A woodland garden exists separately to the National Trust house and grounds, managed by the Carew-Pole Garden Trust. There is free admission for trust members.

The woods cover 60 acres. they have good paths and a mixture of planting - specimens, groups, and wide open spaces. The woods lead down to the coast - on the Tamar estuary so there are also views across the waters.

Quercus dentata
New leaves on a young tree in the woodland.

Quercus dentata

We visited in June, so the masses of magnolias, camellias, rhododendrons and azaleas were just about finished, but the deciduous trees were newly in leaf. Many trees had labels on them to aid with identification - hence I know that this young oak tree was quercus dentata.

Cork Oak
Quercus suber Cork oak
The large cork oak at Antony House

Quercus suber

A slow growing, long-lived tree, native to the coastal regions of the Western Mediterranean sea. They thrive in areas with cold, moist winters and hot summers - so we probably provide one out of two of these conditions in this country!

The bark of cork oaks has been stripped for many years to make fishermen's floats and building insulation. The outer skin of the bark is very hard, and not at all cork-like.

Quercus suber - cork oak
Close up of the cork bark - it doesn't look like cork - that is the inner layer

Quercus suber

The structure of this tree almost defies gravity, with one branch extending horizontally for 18.5 metres. It now has the help of supports and cables, added in the 1980s. The tree was probably planted in the late 1700s.

It is good to see such fine specimens displayed to their best effect, with lawns around allowing the full tree to be taken in, but also allowing close up inspection of the leaves and bark. And of course the addition of an information label is excellent for identification.

Ginkgo biloba
A fine large specimen tree - the Ginkgo biloba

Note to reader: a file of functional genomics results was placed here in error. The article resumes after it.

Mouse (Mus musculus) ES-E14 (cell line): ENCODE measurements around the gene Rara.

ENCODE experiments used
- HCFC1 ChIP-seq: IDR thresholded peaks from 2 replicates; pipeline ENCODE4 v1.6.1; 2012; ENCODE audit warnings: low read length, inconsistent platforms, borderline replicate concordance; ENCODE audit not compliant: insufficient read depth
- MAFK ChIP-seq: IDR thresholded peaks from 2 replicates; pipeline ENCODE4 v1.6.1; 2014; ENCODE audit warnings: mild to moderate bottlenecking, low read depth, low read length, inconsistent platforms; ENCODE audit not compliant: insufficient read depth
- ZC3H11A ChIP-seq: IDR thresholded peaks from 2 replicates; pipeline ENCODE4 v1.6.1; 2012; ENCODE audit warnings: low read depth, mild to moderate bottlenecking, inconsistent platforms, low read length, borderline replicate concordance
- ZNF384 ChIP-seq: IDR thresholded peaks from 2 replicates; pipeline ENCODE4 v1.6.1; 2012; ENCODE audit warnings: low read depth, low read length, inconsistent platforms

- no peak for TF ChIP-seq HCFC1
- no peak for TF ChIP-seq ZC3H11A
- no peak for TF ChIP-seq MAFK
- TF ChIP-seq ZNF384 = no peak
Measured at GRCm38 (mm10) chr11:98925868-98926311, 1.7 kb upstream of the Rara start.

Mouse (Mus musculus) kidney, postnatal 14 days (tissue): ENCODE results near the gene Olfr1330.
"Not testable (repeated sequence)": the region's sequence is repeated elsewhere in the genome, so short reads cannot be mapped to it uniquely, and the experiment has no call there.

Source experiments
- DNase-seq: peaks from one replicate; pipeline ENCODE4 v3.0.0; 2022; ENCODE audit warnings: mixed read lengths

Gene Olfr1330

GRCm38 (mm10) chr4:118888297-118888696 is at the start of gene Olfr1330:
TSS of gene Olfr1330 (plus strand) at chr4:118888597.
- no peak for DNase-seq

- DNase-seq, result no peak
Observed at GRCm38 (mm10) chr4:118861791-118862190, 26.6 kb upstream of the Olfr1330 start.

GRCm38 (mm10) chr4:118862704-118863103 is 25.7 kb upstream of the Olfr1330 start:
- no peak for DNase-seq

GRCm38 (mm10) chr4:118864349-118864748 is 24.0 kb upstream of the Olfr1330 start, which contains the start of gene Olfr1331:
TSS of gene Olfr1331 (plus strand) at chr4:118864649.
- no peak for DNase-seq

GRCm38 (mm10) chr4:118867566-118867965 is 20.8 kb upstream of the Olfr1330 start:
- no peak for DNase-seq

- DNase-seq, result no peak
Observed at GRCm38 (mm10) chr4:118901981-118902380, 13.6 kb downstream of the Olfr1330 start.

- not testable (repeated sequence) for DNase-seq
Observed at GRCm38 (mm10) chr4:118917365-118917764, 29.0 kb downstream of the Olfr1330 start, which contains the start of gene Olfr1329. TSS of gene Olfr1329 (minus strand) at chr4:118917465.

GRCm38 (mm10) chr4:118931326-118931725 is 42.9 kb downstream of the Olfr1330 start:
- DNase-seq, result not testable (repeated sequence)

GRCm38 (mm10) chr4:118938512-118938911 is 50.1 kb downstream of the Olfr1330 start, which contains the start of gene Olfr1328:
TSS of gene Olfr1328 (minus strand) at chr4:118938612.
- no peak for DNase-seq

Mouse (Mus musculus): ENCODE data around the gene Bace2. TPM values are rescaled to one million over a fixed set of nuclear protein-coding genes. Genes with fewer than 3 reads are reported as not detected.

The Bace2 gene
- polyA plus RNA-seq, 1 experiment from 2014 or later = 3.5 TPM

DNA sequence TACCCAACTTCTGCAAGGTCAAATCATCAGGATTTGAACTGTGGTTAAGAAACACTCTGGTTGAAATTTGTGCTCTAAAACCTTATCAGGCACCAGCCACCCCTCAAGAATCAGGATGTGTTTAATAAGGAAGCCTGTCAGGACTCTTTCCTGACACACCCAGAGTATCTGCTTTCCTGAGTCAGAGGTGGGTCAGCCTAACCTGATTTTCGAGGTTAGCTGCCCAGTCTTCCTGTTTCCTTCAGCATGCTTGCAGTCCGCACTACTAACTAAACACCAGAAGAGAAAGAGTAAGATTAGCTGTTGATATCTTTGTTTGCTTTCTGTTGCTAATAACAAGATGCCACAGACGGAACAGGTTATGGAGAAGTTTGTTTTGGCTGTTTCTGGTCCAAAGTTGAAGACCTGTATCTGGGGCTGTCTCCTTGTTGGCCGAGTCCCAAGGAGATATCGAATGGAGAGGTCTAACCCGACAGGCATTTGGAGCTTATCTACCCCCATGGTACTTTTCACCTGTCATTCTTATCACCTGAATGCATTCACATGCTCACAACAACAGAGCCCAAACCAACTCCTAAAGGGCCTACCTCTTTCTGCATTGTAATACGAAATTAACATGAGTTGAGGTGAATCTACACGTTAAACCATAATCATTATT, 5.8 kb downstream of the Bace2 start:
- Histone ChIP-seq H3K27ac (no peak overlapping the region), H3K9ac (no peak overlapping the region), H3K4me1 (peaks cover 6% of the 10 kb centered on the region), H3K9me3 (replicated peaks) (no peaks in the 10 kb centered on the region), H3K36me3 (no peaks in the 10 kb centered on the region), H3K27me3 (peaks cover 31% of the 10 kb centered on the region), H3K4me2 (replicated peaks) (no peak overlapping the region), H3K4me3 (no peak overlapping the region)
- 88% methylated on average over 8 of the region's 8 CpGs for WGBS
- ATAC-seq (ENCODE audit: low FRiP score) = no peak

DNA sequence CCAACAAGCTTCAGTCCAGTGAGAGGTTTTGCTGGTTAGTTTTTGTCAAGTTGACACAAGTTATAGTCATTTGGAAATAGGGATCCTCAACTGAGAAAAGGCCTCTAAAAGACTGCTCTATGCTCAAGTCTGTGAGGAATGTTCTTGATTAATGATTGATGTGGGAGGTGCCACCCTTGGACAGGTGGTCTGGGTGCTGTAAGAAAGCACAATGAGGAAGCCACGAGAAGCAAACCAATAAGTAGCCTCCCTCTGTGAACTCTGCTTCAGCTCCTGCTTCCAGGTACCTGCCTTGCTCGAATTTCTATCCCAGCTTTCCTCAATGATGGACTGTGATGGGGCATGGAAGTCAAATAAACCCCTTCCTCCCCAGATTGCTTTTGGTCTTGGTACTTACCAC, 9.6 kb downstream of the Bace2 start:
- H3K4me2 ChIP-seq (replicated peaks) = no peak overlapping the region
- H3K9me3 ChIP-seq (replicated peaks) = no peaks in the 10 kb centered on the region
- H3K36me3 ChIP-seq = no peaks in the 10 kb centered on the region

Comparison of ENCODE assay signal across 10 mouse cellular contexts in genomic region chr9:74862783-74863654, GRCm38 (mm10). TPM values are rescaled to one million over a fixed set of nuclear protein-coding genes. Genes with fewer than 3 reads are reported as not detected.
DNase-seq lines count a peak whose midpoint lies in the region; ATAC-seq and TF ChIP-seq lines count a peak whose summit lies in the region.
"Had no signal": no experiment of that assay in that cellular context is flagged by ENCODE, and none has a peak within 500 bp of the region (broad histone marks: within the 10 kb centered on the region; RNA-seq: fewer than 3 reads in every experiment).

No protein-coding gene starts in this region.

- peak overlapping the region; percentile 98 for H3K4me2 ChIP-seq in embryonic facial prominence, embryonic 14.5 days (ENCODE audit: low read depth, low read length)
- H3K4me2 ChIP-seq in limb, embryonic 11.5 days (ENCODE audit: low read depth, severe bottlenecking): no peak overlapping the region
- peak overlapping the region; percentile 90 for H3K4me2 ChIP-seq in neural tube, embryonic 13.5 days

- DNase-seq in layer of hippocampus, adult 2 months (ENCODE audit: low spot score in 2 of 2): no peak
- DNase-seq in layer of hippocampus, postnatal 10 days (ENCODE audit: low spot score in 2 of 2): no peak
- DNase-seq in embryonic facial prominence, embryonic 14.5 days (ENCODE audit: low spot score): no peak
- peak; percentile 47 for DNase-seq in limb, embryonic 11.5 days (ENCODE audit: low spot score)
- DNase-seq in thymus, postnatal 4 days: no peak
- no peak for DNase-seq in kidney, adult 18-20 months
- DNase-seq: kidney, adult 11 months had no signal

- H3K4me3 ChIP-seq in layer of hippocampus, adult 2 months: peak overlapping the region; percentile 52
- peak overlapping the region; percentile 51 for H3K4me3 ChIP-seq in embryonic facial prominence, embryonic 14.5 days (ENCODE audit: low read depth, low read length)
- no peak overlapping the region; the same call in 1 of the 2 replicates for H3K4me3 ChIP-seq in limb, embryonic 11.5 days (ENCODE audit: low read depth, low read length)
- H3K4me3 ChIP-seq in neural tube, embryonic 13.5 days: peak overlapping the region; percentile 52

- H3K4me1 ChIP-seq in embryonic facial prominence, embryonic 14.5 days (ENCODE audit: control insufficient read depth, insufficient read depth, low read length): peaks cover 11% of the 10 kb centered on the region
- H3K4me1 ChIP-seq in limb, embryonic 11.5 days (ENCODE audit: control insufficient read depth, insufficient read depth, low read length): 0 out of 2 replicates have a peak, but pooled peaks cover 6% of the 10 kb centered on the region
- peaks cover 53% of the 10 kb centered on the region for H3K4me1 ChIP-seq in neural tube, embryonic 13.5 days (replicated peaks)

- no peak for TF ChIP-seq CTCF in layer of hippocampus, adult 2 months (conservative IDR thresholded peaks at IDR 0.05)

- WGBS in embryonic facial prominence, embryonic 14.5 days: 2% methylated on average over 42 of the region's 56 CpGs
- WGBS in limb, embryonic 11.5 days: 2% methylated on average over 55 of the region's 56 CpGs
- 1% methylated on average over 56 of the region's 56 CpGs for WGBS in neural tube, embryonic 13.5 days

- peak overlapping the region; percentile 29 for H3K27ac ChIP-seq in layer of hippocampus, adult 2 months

Ginkgo biloba

Maidenhair tree

A native of South East Asia, this tree species was introduced to the UK in 1727. It is a member of the Ginkgoaceae family and the only member of its genus.

Ginkgo trees are either male or female. This tree, a male, produces yellow catkin-like flowers in May.

Ginkgo biloba
A close up of ginkgo bark

Ginkgo bark

Ginkgos are often described as living fossils as they date back to the age of the dinosaurs. They are hardy trees being insect and disease tolerant.

Once widespread throughout the northern hemisphere, they were renedered extinct in North America and Europe by the Pleistocene Age.

The leaves are widely used in medicinal supplements.

Oak Burrs Antony
Oak burrs sprouting, Antony House

Oak burrs

Oak burr

A number of the oak trees at Antony had burrs on their trunks. This one is just beginning to sprout - no doubt these twigs will be trimmed back later in the season.

Coral bark maple
Coral bark maple

Acer palmatum Sango-kaku

Coral bark maple

Acer palmatum Sango-kaku. This tree was planted in 1984, lifted by the gale of January 1990, and replanted in March 1990.

The newly emerged leaves are pinkish-green in spring, turning to a rich green in summer, then brilliant yellows and oranges in autumn.

The bark on the younger shoots is coral red, giving the tree its name.

The ultimate height is 4-8 metres and a spread of 2.5-4 metres, acheived after 20 years. It is also popular as a bonsai specimen. A hardy tree, liking a lightly shaded position, out of the wind.